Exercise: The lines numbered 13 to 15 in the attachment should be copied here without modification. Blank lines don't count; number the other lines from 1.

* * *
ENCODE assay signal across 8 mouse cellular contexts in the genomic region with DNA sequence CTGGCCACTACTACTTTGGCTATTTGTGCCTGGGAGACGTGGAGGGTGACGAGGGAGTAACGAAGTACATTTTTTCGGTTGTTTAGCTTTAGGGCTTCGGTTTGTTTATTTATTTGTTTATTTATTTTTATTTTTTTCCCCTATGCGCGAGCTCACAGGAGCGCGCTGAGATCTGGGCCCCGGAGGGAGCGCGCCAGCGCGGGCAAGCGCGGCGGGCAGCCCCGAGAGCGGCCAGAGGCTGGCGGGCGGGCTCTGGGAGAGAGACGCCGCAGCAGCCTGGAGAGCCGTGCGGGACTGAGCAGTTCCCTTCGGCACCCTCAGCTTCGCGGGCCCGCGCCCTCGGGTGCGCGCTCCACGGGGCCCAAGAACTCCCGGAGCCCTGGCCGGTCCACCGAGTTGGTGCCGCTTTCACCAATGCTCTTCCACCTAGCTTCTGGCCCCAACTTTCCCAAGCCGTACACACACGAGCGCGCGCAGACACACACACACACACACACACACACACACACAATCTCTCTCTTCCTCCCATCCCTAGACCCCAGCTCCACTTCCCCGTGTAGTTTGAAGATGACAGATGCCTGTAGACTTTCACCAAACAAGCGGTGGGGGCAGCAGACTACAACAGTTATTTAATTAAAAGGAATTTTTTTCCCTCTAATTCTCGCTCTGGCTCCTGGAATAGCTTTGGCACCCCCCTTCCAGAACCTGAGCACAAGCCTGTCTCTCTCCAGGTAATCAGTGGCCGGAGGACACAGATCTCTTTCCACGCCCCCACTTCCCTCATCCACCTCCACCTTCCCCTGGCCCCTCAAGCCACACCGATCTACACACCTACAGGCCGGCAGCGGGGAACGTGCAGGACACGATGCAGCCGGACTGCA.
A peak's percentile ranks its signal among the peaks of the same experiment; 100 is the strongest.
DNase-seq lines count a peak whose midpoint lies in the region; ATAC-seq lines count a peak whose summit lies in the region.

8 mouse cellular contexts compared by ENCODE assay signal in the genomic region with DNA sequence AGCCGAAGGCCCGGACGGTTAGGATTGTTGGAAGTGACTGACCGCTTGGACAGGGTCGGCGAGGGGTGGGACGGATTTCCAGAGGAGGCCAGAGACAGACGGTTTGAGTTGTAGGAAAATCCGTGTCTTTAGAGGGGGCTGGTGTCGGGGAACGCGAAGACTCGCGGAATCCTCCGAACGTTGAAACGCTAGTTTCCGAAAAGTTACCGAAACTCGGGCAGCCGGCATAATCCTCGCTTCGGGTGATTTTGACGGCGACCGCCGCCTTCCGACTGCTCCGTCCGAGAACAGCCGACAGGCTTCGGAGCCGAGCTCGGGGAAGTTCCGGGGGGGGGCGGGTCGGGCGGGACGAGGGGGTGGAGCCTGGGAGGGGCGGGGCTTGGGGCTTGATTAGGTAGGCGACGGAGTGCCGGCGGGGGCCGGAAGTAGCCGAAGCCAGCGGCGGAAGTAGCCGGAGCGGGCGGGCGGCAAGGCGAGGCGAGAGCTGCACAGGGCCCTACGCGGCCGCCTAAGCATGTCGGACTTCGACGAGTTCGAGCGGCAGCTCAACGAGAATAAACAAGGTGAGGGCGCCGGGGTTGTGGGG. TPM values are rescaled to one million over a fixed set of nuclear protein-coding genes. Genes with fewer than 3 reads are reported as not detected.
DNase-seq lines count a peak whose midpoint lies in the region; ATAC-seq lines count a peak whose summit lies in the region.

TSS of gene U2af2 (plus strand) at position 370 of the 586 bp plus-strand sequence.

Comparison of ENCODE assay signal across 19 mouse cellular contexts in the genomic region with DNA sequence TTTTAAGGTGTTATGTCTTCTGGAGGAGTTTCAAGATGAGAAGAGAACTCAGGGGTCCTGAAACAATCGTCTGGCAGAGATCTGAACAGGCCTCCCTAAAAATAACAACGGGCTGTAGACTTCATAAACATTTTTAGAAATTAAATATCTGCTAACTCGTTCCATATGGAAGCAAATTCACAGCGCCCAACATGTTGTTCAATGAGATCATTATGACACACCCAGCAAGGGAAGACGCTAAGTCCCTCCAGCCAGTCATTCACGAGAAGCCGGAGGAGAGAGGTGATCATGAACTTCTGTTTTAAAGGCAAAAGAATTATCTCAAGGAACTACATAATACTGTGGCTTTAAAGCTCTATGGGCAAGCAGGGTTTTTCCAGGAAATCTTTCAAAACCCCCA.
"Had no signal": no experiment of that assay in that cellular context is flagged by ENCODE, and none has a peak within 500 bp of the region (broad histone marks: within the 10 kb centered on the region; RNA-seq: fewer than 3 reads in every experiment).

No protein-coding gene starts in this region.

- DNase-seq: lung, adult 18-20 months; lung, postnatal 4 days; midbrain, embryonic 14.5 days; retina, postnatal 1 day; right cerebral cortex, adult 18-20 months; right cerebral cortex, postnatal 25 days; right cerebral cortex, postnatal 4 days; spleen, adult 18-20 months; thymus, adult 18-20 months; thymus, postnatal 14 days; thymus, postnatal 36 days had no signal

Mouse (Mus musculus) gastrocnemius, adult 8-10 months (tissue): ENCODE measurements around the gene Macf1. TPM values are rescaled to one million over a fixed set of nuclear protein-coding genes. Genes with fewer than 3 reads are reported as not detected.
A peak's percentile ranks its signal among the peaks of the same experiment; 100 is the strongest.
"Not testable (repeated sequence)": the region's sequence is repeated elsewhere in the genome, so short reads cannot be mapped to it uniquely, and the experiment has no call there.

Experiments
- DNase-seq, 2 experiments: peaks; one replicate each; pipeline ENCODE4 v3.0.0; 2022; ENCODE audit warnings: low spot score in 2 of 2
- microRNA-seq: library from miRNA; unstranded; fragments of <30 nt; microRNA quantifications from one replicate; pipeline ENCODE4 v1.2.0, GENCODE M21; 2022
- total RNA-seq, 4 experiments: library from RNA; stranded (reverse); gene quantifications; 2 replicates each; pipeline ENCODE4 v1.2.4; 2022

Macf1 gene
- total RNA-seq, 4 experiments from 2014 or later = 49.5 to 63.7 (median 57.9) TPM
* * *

"Not testable (repeated sequence)": the region's sequence is repeated elsewhere in the genome, so short reads cannot be mapped to it uniquely, and the experiment has no call there.

Experiments
- DNase-seq, 2 experiments: peaks; one replicate each; pipeline ENCODE4 v3.0.0; 2022; ENCODE audit warnings: low spot score in 2 of 2